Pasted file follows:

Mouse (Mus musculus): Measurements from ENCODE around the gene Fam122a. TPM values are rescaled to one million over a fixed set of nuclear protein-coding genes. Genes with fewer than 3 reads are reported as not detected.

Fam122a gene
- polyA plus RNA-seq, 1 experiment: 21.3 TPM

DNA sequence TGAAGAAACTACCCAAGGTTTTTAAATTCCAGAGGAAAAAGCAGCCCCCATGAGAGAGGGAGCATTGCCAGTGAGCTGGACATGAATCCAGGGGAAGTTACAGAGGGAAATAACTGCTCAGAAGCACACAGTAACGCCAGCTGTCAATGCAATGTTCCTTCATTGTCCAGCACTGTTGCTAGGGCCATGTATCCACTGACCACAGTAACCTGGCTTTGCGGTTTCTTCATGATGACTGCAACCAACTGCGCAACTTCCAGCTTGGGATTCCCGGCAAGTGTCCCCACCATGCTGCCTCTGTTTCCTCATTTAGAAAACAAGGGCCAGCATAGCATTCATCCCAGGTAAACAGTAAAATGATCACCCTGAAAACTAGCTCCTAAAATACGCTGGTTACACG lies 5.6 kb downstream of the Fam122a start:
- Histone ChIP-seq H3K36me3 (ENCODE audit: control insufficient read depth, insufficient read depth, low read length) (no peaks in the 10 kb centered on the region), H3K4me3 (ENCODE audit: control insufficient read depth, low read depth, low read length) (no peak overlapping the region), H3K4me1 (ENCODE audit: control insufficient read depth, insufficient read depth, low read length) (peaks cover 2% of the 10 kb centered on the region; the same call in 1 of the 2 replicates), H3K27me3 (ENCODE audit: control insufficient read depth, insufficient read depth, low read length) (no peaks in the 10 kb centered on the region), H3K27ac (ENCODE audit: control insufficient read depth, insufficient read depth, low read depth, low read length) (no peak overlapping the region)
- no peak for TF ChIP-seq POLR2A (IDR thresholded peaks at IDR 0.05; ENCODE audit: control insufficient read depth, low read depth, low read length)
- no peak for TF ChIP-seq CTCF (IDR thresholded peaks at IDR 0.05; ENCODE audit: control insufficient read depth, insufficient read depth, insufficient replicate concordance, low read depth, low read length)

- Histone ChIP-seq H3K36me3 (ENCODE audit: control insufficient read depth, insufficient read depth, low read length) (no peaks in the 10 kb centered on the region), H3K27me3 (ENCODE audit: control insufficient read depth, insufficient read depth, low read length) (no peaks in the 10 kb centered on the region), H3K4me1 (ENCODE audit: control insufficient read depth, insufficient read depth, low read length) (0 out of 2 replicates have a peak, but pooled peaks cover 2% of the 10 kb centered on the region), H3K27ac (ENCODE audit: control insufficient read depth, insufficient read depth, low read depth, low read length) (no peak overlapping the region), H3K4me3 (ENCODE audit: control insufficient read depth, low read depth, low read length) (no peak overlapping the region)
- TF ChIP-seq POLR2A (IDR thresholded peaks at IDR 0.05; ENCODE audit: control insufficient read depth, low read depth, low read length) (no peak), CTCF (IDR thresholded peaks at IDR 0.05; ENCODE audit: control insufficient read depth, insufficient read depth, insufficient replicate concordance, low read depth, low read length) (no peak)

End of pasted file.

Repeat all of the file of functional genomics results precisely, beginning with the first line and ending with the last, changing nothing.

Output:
Mouse (Mus musculus): Measurements from ENCODE around the gene Fam122a. TPM values are rescaled to one million over a fixed set of nuclear protein-coding genes. Genes with fewer than 3 reads are reported as not detected.

Fam122a gene
- polyA plus RNA-seq, 1 experiment: 21.3 TPM

DNA sequence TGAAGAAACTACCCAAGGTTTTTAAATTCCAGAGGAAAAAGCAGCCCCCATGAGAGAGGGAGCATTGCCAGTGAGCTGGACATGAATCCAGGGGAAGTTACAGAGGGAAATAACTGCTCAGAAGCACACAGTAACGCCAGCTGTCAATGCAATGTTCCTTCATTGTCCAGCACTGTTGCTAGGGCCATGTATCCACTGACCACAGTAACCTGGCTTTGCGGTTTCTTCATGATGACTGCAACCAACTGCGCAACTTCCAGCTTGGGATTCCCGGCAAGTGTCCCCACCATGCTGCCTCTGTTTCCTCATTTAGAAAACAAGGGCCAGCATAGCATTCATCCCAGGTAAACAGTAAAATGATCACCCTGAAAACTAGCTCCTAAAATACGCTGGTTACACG lies 5.6 kb downstream of the Fam122a start:
- Histone ChIP-seq H3K36me3 (ENCODE audit: control insufficient read depth, insufficient read depth, low read length) (no peaks in the 10 kb centered on the region), H3K4me3 (ENCODE audit: control insufficient read depth, low read depth, low read length) (no peak overlapping the region), H3K4me1 (ENCODE audit: control insufficient read depth, insufficient read depth, low read length) (peaks cover 2% of the 10 kb centered on the region; the same call in 1 of the 2 replicates), H3K27me3 (ENCODE audit: control insufficient read depth, insufficient read depth, low read length) (no peaks in the 10 kb centered on the region), H3K27ac (ENCODE audit: control insufficient read depth, insufficient read depth, low read depth, low read length) (no peak overlapping the region)
- no peak for TF ChIP-seq POLR2A (IDR thresholded peaks at IDR 0.05; ENCODE audit: control insufficient read depth, low read depth, low read length)
- no peak for TF ChIP-seq CTCF (IDR thresholded peaks at IDR 0.05; ENCODE audit: control insufficient read depth, insufficient read depth, insufficient replicate concordance, low read depth, low read length)

- Histone ChIP-seq H3K36me3 (ENCODE audit: control insufficient read depth, insufficient read depth, low read length) (no peaks in the 10 kb centered on the region), H3K27me3 (ENCODE audit: control insufficient read depth, insufficient read depth, low read length) (no peaks in the 10 kb centered on the region), H3K4me1 (ENCODE audit: control insufficient read depth, insufficient read depth, low read length) (0 out of 2 replicates have a peak, but pooled peaks cover 2% of the 10 kb centered on the region), H3K27ac (ENCODE audit: control insufficient read depth, insufficient read depth, low read depth, low read length) (no peak overlapping the region), H3K4me3 (ENCODE audit: control insufficient read depth, low read depth, low read length) (no peak overlapping the region)
- TF ChIP-seq POLR2A (IDR thresholded peaks at IDR 0.05; ENCODE audit: control insufficient read depth, low read depth, low read length) (no peak), CTCF (IDR thresholded peaks at IDR 0.05; ENCODE audit: control insufficient read depth, insufficient read depth, insufficient replicate concordance, low read depth, low read length) (no peak)